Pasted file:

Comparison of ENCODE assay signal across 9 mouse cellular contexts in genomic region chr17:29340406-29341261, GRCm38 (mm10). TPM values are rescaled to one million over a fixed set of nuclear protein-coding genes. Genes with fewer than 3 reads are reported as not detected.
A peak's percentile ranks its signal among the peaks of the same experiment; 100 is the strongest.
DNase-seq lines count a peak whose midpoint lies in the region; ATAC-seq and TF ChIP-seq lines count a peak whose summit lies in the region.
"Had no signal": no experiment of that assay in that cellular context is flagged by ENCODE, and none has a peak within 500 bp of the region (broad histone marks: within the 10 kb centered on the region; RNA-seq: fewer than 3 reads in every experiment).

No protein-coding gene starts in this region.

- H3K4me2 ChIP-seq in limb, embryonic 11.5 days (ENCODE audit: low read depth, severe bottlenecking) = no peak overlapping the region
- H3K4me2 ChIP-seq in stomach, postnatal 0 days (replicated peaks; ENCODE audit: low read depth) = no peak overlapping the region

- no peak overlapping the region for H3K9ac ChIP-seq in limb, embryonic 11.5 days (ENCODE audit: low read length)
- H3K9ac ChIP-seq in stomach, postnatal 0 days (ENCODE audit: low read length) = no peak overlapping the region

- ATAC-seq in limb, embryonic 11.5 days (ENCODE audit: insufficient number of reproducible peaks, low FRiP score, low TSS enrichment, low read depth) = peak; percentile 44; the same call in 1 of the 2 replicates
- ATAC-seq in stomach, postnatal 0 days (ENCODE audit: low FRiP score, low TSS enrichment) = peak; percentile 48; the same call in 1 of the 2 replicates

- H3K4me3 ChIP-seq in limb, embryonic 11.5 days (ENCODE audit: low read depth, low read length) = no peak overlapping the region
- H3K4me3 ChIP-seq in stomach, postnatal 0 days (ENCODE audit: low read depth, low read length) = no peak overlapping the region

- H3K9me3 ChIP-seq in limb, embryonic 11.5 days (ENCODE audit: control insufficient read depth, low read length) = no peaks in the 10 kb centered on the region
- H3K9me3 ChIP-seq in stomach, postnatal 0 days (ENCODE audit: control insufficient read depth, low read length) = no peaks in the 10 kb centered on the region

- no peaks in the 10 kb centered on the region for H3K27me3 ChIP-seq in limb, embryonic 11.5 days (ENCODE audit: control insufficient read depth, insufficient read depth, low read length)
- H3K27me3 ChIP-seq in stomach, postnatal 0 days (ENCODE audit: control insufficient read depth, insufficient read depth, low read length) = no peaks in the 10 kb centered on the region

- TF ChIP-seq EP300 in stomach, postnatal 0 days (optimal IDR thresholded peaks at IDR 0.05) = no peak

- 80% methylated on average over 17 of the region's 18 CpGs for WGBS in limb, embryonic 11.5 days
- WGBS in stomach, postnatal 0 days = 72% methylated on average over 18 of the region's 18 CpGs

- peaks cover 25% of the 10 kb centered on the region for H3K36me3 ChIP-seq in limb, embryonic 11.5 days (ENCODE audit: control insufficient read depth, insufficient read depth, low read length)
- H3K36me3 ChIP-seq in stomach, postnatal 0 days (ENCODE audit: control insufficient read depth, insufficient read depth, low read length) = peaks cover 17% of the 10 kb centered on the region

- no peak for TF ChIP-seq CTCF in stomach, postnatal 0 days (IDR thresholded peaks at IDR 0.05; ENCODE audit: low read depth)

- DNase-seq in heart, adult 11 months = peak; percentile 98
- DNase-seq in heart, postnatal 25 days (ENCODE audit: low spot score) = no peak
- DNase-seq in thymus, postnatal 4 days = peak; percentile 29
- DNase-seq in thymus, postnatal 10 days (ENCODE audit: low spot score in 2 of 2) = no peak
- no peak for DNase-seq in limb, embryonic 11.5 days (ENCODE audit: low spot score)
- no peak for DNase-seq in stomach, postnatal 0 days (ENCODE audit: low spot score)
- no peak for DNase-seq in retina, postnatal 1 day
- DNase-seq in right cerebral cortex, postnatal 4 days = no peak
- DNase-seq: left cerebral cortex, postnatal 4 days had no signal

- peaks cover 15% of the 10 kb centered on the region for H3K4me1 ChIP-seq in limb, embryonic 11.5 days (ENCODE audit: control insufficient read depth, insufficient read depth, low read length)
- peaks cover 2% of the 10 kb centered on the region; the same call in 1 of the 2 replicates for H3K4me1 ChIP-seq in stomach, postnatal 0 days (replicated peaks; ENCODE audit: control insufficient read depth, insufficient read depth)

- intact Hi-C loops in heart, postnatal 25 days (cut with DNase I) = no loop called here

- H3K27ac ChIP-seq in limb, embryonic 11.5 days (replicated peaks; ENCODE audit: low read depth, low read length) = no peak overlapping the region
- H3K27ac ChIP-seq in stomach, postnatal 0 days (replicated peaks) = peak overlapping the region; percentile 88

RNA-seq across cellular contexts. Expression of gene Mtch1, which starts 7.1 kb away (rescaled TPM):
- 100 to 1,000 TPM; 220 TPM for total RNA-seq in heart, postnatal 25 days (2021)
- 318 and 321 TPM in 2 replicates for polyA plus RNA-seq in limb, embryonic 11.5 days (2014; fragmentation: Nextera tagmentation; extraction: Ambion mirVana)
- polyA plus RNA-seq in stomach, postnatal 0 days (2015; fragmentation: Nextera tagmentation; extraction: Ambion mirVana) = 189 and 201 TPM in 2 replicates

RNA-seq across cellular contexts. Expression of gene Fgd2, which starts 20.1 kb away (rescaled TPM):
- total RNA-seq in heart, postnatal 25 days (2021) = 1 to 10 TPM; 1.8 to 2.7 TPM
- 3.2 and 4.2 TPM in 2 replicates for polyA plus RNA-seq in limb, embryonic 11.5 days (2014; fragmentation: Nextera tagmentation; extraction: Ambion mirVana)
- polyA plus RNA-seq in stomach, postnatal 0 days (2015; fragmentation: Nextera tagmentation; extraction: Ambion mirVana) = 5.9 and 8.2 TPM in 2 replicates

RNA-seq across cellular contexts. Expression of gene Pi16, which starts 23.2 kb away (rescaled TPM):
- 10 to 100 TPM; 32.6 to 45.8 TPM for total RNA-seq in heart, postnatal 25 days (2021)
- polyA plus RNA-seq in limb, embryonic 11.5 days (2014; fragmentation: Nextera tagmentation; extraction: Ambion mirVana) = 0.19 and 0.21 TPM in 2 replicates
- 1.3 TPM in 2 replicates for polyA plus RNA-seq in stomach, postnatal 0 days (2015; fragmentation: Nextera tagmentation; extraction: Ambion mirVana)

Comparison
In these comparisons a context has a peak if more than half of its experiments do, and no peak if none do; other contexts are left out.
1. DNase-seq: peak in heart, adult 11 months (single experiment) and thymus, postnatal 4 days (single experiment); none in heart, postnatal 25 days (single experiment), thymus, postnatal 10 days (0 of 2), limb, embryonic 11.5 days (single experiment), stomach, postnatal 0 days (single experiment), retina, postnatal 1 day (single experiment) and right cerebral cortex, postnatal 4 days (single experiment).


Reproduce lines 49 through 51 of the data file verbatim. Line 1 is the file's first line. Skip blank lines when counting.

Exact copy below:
- 1.3 TPM in 2 replicates for polyA plus RNA-seq in stomach, postnatal 0 days (2015; fragmentation: Nextera tagmentation; extraction: Ambion mirVana)

Comparison
In these comparisons a context has a peak if more than half of its experiments do, and no peak if none do; other contexts are left out.